A recent study published in the British Journal of Cancer suggests walking could improve the quality of sleep for lung cancer patients. The researchers said a similar link is seen in breast and colorectal cancer patients.

The trial investigated the effects of a 12-week exercise intervention including home-based walking exercise training and weekly exercise counseling on 111 lung cancer patients ranging in age from late 30s to early 80s. Almost two-thirds had Stage I cancer. Participants were randomly allocated to receive the intervention or usual care. [1]

Outcomes included:

  • objective sleep
  • total sleep time
  • sleep efficiency
  • sleep onset latency
  • wake after sleep onset
  • subjective sleep
  • rest-activity rhythms

Outcomes were assessed at baseline and 3 and 6 months after intervention.

“Walking is safe, feasible and effective for patients. Just walk!” senior author Chia-Chin Lin, a nursing professor at Taipei Medical University, told Reuters Health. “With advances in lung cancer treatment, survival improves significantly,” she said. “Any interventions that can improve symptoms and quality of life are valuable.” [2]

Patients were divided into two groups:

56 patients

  • Walk at a moderate intensity for 40 minutes three times a week
  • Record their exercise after every session
  • Participate in weekly exercise counseling sessions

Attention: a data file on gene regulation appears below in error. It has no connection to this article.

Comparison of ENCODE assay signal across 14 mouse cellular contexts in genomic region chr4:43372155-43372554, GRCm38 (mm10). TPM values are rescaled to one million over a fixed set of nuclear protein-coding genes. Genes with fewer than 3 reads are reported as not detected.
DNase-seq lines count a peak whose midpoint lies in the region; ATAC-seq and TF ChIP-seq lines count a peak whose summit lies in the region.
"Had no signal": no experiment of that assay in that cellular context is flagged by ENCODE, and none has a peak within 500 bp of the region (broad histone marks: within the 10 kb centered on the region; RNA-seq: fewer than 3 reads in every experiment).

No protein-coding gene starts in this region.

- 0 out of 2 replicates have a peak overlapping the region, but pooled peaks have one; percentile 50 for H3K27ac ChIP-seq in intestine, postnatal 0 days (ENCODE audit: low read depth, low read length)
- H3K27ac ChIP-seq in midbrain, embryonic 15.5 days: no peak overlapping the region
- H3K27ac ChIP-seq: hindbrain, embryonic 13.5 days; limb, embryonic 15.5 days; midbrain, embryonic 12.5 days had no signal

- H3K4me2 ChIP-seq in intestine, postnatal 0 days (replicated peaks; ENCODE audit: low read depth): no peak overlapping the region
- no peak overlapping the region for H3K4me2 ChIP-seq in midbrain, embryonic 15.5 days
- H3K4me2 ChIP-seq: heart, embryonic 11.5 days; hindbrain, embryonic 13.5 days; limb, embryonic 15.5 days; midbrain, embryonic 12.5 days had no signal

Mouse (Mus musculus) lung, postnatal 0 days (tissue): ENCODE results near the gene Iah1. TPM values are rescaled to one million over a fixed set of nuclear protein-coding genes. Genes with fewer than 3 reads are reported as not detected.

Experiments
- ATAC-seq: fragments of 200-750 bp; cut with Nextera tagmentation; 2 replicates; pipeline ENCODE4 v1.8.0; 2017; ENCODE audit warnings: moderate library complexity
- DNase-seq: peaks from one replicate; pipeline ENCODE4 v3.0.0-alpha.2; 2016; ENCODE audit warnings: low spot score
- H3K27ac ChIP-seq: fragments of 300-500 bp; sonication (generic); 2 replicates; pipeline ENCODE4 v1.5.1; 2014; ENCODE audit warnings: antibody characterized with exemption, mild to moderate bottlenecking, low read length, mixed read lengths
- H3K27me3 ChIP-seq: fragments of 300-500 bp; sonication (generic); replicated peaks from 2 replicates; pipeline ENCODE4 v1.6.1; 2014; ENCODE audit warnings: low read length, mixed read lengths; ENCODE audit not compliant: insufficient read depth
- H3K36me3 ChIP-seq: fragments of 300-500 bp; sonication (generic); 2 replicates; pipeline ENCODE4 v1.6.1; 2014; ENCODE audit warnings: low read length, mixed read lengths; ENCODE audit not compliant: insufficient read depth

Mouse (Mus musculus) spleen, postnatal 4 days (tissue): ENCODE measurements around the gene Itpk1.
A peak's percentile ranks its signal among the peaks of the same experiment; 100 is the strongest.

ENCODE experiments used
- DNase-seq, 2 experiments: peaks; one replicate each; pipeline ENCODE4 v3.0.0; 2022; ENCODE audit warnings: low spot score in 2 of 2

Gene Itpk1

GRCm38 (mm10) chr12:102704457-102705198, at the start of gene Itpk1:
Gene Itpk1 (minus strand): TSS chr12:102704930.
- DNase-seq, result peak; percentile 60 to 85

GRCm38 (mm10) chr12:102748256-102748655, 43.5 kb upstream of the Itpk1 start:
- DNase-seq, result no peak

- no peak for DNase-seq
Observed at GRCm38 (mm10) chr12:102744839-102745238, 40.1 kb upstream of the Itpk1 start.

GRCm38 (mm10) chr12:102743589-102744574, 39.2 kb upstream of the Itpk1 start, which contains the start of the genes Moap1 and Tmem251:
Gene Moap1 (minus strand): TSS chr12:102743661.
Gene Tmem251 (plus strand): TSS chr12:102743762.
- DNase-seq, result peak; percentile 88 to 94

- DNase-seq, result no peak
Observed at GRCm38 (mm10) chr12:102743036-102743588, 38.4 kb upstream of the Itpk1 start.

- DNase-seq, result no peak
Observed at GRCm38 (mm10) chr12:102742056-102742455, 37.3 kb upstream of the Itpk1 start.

• Wore wrist monitors that collected subjective and objective sleep data

55 patients

  • Receive usual medical care
  • Opportunity for exercise counseling

“Traditionally, physical activities have not been emphasized in lung cancer patients due to concerns about fragility and limited cardiopulmonary function,” Lin said. “However, we found that home-based walking programs may be a safe and feasible way to improve emotion and sleep quality.”

The study also looked at circadian rhythms; researchers measured how consistently patients woke and went to sleep at the same times each day. They found that exercise was linked to improved sleep quality. People whose circadian rhythms were most disrupted got the most benefit.

These rhythms are believed to influence several aspects of health such as heart rate, sleep, inflammation, and metabolism. The altered circadian function can increase the risk for a number of chronic diseases, Lin said.